President Barack Obama and Canadian Prime Minister Justin Trudeau will clamp down even more on methane emissions from oil and natural gas wells as part of a broader effort to tackle global warming.
Obama’s Environmental Protection Agency (EPA) will now begin crafting rules to regulate methane from hundreds of thousands of oil and gas wells already in operation despite not having finalized rules for wells not yet drilled, according to The Wall Street Journal. EPA plans to release a draft rule in April to give companies hints of the technologies they will have to install to be able to stay in business.
“Our countries are stepping up to the challenge of methane emissions, and driving forward the regulatory measures necessary to curb methane emissions from existing oil and gas sources,” Brian Deese, senior adviser to Obama, told The WSJ.
The EPA has been working on rules to clamp down on methane for years, despite the fact that existing voluntary programs and new technologies are causing methane emissions from natural gas operations to plummet even as production has increased.
EPA’s own data shows methane emissions have fallen 13 percent from 2011 to 2014. Not only that, emissions from hydraulic fracturing, or fracking, fell 81 percent from 2012 to 2014.
Recent research suggests EPA has been underreporting methane emissions, but the trend is still downward as fracking operations become more efficient and capture more methane released from extracting shale gas.
Obama and Trudeau announced a plan to reduce methane emissions 40 to 45 percent by 2025. It’s a commitment Obama has already made, but it has the oil industry worried about new regulatory costs at a time when low crude prices have many companies facing financial ruin.
Trudeau joining Obama in announcing new regulations on oil and gas wells signals a shift in U.S.-Canadian relations. Obama was in constant conflict with Canada’s conservative former Prime Minister Stephen Harper over energy policy, not least of all the president’s refusal to approve the Keystone XL oil pipeline.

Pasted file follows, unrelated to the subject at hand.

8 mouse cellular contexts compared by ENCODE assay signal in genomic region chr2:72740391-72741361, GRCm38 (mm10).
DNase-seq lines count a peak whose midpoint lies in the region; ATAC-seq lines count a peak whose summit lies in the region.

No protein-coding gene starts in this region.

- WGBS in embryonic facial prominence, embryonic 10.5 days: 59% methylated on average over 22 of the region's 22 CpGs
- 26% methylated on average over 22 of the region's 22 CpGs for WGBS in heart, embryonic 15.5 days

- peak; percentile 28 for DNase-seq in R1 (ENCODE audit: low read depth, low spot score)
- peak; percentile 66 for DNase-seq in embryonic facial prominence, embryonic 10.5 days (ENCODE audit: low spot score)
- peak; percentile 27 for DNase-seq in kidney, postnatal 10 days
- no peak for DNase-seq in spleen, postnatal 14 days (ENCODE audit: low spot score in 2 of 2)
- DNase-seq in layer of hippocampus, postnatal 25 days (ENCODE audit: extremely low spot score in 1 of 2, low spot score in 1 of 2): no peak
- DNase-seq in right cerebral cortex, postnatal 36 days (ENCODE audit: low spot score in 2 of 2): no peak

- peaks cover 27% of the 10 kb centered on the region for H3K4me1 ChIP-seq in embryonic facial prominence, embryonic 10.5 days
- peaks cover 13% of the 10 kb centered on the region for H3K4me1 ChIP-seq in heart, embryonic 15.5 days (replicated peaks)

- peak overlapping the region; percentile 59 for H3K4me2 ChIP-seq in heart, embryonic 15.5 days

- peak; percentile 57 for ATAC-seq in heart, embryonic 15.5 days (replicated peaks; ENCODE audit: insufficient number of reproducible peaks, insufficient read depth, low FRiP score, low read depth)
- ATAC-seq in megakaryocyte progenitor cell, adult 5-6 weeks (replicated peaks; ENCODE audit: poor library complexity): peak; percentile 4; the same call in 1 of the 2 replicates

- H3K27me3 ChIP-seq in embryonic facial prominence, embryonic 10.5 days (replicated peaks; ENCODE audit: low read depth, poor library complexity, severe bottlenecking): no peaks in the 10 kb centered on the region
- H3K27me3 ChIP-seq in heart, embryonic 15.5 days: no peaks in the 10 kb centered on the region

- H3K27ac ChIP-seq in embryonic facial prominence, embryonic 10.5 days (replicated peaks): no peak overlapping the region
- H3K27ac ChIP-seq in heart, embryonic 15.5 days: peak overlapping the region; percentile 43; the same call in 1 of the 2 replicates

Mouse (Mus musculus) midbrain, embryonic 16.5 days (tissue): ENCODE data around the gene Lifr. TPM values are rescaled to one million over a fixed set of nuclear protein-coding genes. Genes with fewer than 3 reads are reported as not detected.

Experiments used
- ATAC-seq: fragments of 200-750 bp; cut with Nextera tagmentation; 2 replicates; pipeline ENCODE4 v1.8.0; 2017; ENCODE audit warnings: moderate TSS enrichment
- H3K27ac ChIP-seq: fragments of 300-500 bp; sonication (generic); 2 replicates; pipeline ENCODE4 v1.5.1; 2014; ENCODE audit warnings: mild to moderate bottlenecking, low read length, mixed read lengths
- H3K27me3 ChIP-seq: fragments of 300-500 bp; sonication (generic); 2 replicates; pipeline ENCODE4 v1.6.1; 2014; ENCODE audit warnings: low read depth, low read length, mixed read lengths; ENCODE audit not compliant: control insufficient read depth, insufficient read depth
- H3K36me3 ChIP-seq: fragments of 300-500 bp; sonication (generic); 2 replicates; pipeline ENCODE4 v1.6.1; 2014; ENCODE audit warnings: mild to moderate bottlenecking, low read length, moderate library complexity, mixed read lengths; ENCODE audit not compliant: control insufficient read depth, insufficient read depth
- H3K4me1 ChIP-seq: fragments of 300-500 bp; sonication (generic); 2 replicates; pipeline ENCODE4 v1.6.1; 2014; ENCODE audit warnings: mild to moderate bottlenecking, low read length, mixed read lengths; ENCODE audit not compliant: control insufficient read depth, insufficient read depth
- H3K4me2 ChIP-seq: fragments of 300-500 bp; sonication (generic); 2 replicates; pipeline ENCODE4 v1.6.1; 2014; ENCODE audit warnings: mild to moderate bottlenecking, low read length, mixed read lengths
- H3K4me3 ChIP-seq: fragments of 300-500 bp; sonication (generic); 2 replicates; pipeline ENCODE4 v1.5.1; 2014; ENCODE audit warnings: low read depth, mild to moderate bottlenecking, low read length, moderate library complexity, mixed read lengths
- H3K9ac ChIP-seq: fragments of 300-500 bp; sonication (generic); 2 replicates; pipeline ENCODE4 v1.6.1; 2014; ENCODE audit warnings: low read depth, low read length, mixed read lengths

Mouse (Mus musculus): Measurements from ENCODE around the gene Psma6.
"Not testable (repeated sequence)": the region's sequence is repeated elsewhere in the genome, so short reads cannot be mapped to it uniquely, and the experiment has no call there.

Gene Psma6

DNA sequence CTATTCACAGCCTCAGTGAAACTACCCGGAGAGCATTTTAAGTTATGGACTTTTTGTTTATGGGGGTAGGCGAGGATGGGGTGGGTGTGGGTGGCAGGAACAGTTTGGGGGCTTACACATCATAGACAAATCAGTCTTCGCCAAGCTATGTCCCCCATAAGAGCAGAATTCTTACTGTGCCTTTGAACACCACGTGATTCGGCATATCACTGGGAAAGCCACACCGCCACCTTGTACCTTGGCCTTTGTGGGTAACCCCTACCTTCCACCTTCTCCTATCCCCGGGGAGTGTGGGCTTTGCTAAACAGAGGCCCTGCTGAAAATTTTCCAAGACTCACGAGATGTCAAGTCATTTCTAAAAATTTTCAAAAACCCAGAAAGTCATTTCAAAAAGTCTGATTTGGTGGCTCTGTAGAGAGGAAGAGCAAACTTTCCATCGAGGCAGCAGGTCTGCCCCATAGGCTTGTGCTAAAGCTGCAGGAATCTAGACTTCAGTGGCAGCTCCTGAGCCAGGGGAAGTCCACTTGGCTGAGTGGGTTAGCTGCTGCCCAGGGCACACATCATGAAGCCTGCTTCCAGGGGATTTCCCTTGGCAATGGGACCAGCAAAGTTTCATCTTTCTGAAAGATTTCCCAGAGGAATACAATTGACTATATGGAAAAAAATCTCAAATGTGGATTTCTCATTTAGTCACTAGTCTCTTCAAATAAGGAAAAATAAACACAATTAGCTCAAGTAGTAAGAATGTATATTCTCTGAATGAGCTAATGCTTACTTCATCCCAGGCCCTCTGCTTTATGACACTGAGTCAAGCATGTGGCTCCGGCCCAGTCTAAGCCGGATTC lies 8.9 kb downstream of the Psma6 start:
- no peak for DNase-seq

Trudeau is much more concerned about global warming and wants to work with Obama on the issue. Indeed, Trudeau has already banned oil tanker exports from British Columbia in an effort to derail a controversial pipeline project.
Obama’s announcement, however, comes after the Supreme Court halted the implementation of the EPA’s so-called Clean Power Plan — the lynchpin of Obama’s pledge to the United Nations to cut greenhouse gas emissions 26 to 28 percent by 2025.
Obama’s move against methane could be a way to salvage his credibility on global warming with the international community before the U.N. climate deal, agreed to in Paris last year, is formally signed in April.
But even if Obama’s new methane regulations are implemented, they won’t likely have any meaningful impact on projected global warming. Climate scientists with the libertarian Cato Institute previously estimated Obama’s methane plan would stem just 0.002 degrees Celsius of projected warming by 2100.
Steve Everley of the industry-backed Energy In Depth applied Cato’s analysis to Obama’s new proposal and incorporated updated methane measurements. Everley found Obama’s plan would lead to “0.004 degrees Celsius, or four one-thousandths of one degree, of avoided warming by the year 2100.”
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